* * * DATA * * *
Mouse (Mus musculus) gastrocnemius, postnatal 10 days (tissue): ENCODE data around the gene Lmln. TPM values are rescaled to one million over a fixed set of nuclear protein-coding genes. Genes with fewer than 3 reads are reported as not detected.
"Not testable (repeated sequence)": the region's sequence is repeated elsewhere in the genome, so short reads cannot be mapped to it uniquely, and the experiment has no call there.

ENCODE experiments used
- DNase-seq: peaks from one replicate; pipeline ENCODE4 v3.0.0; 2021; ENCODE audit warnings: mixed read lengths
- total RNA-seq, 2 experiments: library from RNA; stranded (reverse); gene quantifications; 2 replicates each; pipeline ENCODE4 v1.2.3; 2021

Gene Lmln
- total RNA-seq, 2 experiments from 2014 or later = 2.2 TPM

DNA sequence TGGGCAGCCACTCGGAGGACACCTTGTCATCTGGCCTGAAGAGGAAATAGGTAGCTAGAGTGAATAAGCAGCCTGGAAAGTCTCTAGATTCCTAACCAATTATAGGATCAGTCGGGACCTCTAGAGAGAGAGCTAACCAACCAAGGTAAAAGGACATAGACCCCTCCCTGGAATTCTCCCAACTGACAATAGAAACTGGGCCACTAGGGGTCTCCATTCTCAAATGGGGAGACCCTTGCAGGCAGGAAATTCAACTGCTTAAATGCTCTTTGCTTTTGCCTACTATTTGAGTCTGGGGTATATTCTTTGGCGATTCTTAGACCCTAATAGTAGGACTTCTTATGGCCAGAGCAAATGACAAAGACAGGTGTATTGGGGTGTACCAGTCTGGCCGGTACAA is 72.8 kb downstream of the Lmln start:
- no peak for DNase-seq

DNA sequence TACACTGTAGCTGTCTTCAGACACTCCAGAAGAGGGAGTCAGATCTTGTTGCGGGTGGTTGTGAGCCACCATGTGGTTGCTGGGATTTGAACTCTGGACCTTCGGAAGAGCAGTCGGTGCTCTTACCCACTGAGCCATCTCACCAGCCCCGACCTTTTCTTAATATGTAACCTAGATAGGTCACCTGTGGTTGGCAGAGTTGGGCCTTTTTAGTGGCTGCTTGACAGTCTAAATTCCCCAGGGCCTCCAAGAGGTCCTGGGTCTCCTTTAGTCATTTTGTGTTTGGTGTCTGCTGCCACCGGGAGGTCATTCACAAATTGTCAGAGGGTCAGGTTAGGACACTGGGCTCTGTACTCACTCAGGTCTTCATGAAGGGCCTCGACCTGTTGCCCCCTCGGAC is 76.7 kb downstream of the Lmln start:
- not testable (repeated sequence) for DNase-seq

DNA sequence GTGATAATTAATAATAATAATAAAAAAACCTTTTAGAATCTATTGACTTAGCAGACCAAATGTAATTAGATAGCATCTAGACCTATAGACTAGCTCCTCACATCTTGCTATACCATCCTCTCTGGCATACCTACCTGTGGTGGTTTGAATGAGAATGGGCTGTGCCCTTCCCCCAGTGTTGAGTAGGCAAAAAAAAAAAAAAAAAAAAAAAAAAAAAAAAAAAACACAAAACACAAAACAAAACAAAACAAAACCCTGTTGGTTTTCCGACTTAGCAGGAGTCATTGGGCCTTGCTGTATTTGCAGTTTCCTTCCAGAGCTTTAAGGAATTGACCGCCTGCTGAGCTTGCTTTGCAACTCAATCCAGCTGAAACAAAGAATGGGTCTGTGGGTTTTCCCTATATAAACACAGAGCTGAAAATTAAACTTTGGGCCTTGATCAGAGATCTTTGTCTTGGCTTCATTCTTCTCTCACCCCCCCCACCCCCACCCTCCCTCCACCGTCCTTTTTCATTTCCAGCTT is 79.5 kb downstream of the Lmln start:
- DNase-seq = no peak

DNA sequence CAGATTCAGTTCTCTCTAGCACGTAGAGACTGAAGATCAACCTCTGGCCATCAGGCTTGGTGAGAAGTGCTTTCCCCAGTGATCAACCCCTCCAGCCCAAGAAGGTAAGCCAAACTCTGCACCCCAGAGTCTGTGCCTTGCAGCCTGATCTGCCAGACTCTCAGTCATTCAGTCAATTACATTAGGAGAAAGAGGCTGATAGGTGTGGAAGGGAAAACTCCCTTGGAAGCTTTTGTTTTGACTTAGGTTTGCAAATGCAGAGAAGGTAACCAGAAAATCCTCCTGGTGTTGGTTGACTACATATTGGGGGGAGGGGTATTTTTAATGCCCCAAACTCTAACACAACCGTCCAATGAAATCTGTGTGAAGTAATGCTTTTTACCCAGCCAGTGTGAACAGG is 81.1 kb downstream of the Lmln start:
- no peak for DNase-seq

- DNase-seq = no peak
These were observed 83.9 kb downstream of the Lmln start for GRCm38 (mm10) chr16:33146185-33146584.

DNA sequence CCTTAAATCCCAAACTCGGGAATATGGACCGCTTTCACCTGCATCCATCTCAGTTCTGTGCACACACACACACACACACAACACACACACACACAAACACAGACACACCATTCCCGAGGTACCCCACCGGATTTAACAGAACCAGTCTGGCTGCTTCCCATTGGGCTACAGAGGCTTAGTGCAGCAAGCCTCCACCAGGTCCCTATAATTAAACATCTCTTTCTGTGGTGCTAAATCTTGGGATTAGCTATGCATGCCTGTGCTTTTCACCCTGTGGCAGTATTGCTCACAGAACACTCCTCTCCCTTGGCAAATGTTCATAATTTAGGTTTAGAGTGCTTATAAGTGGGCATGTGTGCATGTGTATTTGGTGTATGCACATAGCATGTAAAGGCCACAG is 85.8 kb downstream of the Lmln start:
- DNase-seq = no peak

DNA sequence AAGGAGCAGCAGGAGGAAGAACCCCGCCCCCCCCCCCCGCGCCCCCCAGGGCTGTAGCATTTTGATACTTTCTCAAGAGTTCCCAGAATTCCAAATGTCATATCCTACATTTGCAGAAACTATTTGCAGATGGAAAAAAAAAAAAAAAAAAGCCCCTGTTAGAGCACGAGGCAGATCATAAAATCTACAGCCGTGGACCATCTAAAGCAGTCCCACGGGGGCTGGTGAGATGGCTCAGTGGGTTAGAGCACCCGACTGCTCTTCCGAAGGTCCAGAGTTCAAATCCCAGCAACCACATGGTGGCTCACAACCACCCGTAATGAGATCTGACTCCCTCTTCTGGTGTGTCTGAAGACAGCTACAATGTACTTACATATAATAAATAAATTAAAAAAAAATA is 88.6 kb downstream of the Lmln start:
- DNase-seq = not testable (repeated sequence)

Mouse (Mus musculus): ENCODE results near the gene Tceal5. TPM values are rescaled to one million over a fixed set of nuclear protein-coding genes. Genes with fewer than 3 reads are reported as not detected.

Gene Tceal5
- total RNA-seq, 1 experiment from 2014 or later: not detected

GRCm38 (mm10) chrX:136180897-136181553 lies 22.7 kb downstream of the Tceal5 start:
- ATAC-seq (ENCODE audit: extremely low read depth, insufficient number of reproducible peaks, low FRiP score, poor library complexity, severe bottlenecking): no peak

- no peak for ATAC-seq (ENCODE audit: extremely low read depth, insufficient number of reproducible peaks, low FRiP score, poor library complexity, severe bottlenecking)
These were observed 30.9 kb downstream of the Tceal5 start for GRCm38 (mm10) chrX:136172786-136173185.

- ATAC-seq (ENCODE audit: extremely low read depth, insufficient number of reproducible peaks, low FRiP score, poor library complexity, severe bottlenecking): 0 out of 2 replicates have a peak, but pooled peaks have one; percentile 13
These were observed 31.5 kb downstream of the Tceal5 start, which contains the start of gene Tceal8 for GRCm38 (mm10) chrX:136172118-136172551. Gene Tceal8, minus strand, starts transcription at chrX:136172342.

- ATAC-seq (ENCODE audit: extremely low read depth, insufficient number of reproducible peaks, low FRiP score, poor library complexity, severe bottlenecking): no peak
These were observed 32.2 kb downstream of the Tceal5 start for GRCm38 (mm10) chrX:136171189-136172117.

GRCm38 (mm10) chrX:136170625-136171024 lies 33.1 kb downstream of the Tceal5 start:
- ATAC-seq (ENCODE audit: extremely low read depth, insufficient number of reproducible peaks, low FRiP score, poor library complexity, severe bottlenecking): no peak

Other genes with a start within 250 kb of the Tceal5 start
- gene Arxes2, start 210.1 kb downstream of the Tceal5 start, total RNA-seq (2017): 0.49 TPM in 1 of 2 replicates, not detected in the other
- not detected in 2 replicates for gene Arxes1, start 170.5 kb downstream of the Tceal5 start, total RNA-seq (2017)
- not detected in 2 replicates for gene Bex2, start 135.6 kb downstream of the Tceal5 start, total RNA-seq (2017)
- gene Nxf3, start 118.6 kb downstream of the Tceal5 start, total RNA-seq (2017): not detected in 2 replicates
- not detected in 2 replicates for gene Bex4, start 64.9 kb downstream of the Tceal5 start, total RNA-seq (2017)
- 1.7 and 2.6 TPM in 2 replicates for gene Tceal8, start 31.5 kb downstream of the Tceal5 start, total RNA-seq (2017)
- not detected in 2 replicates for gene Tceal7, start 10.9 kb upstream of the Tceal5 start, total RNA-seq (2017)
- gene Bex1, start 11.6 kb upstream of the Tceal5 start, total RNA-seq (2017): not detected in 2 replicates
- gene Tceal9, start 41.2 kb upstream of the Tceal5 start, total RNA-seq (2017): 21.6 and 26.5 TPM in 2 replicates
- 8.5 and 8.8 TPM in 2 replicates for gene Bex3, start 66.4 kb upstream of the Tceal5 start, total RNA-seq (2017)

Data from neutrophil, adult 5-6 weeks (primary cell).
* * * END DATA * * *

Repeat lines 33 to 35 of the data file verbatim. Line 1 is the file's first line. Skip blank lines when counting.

GRCm38 (mm10) chrX:136170625-136171024 lies 33.1 kb downstream of the Tceal5 start:
- ATAC-seq (ENCODE audit: extremely low read depth, insufficient number of reproducible peaks, low FRiP score, poor library complexity, severe bottlenecking): no peak

Other genes with a start within 250 kb of the Tceal5 start